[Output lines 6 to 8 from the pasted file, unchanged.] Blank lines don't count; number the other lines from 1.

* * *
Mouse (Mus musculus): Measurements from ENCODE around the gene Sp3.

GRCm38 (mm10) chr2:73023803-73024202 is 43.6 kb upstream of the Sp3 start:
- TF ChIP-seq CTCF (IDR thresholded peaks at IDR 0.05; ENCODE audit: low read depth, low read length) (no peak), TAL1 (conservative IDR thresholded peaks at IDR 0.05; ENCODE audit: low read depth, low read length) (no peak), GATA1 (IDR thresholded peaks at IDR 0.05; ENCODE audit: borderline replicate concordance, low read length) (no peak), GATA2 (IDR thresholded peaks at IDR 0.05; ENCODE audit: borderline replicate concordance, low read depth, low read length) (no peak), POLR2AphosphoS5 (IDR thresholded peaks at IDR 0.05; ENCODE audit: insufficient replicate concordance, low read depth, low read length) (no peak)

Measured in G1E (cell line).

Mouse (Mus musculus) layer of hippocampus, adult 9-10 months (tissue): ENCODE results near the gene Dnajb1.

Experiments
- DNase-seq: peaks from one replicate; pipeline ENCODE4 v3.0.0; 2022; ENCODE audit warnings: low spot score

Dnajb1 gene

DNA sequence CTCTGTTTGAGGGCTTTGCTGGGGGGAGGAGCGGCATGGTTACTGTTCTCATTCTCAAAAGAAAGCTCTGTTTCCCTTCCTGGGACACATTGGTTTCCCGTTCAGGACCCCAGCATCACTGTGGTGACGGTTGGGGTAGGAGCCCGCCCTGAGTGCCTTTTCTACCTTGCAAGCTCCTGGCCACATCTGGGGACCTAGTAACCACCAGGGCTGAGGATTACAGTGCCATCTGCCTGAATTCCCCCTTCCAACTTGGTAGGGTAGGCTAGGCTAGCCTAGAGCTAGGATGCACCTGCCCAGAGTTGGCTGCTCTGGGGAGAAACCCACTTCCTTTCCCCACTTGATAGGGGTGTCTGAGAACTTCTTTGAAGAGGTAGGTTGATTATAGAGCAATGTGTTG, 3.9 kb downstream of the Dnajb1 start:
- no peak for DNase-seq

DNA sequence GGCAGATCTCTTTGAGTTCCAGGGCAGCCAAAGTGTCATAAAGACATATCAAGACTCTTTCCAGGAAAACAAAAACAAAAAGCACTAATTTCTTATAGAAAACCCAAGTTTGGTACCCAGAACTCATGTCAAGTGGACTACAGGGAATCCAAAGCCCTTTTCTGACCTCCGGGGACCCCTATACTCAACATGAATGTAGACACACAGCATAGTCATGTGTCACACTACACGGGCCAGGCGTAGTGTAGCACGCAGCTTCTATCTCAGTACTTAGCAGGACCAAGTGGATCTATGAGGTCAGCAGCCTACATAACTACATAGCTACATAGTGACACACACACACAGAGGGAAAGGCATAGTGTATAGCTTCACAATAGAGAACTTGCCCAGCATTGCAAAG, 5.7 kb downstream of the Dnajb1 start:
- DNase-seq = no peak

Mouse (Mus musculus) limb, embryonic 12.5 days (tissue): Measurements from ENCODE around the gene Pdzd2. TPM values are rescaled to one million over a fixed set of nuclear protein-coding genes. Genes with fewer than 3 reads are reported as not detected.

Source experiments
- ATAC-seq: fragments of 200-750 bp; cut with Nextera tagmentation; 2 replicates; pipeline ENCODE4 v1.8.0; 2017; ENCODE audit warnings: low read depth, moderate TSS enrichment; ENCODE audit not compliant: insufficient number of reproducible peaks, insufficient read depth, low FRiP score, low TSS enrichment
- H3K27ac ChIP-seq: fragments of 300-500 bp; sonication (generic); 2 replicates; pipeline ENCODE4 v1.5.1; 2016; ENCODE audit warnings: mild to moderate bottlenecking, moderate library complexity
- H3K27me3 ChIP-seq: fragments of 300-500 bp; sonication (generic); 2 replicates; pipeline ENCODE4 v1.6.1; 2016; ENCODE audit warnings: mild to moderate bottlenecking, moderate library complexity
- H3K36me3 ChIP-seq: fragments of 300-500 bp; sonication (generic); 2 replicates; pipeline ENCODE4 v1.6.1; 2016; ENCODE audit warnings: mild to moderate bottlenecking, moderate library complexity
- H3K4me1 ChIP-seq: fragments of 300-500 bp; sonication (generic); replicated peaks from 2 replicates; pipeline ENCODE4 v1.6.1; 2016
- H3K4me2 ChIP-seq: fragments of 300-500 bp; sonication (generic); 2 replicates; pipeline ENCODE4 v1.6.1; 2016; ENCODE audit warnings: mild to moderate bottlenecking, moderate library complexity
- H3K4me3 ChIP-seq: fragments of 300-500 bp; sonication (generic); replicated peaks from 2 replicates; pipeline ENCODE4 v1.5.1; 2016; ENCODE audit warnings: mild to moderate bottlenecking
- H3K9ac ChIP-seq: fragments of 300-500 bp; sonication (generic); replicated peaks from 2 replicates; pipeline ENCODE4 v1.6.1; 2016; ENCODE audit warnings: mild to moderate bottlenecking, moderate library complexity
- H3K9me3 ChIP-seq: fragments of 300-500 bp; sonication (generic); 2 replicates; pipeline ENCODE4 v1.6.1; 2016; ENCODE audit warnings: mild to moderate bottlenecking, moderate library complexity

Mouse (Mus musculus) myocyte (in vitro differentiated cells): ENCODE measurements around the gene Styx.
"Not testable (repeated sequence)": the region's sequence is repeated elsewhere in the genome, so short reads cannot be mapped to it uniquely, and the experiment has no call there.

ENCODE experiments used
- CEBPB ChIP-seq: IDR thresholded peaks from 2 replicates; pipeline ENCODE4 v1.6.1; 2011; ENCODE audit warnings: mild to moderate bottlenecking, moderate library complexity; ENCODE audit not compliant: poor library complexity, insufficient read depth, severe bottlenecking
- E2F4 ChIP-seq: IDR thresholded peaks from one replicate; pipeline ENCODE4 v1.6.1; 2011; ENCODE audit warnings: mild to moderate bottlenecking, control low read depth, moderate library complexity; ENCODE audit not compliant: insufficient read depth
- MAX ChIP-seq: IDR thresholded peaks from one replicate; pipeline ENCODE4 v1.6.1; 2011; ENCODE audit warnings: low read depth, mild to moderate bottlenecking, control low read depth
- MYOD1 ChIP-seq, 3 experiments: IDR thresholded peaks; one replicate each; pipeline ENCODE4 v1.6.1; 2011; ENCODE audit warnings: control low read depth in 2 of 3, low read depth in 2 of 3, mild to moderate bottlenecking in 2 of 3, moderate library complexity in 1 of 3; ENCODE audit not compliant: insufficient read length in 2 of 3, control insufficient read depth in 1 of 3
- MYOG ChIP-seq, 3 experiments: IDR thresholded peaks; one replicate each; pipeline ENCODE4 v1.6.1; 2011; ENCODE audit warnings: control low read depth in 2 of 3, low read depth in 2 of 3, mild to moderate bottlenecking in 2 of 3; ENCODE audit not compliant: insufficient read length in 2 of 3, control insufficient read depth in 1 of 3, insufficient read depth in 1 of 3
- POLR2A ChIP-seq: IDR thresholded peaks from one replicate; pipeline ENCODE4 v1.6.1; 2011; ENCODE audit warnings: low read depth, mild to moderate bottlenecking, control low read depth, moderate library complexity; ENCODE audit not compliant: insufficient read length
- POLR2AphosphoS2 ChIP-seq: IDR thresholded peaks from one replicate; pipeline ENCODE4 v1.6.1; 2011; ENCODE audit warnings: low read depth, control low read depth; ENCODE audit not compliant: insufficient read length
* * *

Experiments
- DNase-seq: peaks from one replicate; pipeline ENCODE4 v3.0.0; 2022; ENCODE audit warnings: low spot score

Dnajb1 gene